Jan 14, 2020


2 min read
  • Data silos are cheap in the short run, but eliminating them can get expensive due to the need for API development and training programs to educate employees on analytics tools.
  • Silos can act as natural security barriers, so data governance strategy is critical when considering their elimination.
  • Data silos present a significant barrier to achieving effective data stewardship.
  • Bad data leads to ill-informed business decisions and impacts the organization’s bottom line.
  • Retaining data silos reinforces silo mentalities and leads to operational inefficiencies and a toxic work environment.

The war drums have long been beating for elimination of data silos, with big data, big wigs like Ben Porterfield, CEO of Looker, and Edd Wilder-James, Google’s Open Source Program Lead, espousing the importance of democratizing data in order to gain a “real and essential competitive advantage” in today’s digitized economy. Despite the concerted united front against the data silo scourge, it does not appear that business leaders are taking heed, with only 2% of organizations claiming to be “completely effective at data sharing,” per a recent DZone survey. So, what’s the hold up? Well, like any with any information technology challenge, there are pros and cons to change, and in this blog post we’ll analyze both sides of the coin.


Silos are cheap (in the short run). Eliminating them, however, can get expensive, as companies will usually need to get their disparate systems to speak to one another via API development. Thumbtack estimates the average hourly cost of API Development to be between $75.00 and $150.00 USD, and with an integration project with a major platform like Amazon MWS estimated to take north of 50 hours, it’s easy to see how these initiatives can quickly turn into a money pit.

Jeff Sauer, Professor of Data Driven Marketing at St. Thomas University, once wrote, “for every $20 you spend on web analytics tools, you should spend $80 on the brains to make sense of the data.” This statement belies the fact that the cost of eliminating data silos to make data accessible across your enterprise is really only the tip of the iceberg. For a business to truly democratize their data, they must also invest in training programs to educate “lay” employees on how to use analytics tools. This is a serious outlay.

Beyond cost, there are also security implications to eliminating data silos. Imagine, for instance, that finance team’s data suddenly becomes accessible to marketing team members. Without role-based access control systems in place, the scenario could easily arise where a digital marketing is inadvertently employing sensitive data to build an ad audience. In a haphazard way, silos often act as natural security barriers, and preserve data integrity by walling it off from general access. It’s therefore critical that data governance strategy is top-of-mind when considering the elimination of data silos.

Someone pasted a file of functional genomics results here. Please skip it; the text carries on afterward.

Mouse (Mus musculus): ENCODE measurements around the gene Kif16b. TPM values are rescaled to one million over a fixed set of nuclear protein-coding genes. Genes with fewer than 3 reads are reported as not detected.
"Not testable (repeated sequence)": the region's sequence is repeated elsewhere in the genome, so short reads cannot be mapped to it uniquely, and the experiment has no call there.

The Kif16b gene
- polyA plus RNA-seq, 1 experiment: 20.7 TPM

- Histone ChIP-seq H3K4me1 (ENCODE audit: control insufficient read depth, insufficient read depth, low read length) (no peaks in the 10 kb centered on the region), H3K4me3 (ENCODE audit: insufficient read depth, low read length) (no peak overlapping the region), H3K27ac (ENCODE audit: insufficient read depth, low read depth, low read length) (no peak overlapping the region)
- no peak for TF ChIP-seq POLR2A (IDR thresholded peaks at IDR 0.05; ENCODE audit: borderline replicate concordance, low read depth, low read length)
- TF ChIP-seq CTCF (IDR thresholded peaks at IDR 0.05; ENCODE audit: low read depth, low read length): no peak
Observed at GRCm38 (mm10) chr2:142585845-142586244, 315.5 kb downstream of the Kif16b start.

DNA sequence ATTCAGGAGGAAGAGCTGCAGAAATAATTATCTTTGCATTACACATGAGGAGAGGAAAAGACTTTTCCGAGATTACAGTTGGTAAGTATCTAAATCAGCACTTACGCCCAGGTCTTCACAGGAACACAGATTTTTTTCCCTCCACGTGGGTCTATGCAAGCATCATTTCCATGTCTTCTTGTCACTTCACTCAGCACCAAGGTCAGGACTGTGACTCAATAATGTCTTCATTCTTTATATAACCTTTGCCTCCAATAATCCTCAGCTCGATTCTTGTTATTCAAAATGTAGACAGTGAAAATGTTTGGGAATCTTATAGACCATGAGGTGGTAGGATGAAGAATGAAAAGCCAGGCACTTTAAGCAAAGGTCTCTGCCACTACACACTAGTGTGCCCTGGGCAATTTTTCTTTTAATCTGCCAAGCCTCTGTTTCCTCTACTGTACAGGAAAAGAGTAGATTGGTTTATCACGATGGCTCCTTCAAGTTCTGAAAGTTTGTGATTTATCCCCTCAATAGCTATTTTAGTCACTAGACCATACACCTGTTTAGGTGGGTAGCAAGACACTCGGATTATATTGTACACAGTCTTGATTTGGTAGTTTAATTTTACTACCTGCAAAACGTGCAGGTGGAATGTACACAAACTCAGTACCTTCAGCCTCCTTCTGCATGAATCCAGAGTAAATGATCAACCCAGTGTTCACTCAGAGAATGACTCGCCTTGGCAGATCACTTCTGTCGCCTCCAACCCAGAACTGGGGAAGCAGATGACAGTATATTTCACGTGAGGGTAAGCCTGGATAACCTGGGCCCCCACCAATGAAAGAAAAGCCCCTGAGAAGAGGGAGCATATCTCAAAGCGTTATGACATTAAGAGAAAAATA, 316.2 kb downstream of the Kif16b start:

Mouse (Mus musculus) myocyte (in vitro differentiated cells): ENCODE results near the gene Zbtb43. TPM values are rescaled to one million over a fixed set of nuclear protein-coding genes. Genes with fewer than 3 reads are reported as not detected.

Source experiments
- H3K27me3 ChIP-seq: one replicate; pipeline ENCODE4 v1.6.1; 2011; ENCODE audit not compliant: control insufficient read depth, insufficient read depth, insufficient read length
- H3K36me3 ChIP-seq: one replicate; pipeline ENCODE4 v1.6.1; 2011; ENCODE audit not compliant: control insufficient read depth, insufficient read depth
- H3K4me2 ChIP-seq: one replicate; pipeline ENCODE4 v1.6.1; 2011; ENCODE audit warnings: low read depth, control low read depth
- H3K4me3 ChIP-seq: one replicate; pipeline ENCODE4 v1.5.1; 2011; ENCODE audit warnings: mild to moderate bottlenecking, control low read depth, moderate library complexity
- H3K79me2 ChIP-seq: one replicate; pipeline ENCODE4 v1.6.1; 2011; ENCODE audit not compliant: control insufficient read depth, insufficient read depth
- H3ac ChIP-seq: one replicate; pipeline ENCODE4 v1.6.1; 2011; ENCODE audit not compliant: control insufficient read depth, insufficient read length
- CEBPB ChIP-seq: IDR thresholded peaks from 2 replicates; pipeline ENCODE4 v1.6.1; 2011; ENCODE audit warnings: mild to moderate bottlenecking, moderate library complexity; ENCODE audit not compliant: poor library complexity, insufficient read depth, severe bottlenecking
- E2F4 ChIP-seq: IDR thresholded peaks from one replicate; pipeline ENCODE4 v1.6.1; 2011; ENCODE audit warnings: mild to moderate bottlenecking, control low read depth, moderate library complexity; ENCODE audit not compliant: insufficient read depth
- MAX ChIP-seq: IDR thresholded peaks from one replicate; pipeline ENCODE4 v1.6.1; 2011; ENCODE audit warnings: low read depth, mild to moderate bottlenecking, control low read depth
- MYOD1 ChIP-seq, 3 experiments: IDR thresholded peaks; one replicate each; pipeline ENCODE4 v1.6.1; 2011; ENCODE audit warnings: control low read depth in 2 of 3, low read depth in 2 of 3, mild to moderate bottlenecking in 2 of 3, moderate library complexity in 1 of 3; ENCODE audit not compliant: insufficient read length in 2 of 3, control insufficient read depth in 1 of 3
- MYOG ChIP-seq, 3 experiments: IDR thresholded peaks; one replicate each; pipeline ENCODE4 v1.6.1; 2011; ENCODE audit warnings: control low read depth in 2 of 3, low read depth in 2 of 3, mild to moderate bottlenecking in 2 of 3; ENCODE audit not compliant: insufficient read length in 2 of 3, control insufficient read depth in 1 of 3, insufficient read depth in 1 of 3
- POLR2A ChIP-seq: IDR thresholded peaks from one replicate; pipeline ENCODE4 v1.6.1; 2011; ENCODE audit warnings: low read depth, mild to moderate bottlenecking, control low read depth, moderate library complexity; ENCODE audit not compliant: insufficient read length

Inherently, data quality fluctuates across departments within a large enterprise, which why businesses implement data quality management (DQM) programs to enforce a defined standard. The existence of data silos within an enterprise, however, presents a significant barrier to achieving effective data stewardship, as they cause “redundant and unsynchronzied” data sets to proliferate, uncontrollably.

If it becomes impossible to achieve some level of data quality consistency across an enterprise, certain business units may become stranded with bad data. Stating the obvious: bad data leads to ill-informed business decisions, which ultimately impacts the broader organization’s bottom line.

Another side of effect of data silos is that they limit the ability of companies to use AI for deep learning initiatives, as silos can impair algorithms from discovering patterns and correlations across massive data sets.


The most serious consequence of retaining data silos is that they reinforce silo mentalities. A corporate culture in which employees are reluctant to share information and collaborate, often leads to operational inefficiencies, and in some cases a toxic work environment. The ability to share data streams across corporate functions is within itself a move towards workplace transparency and trust. By eliminating data silos, businesses are empowered to develop a unified vision that all departments can work and aspire towards. When data is shared, success can also be.

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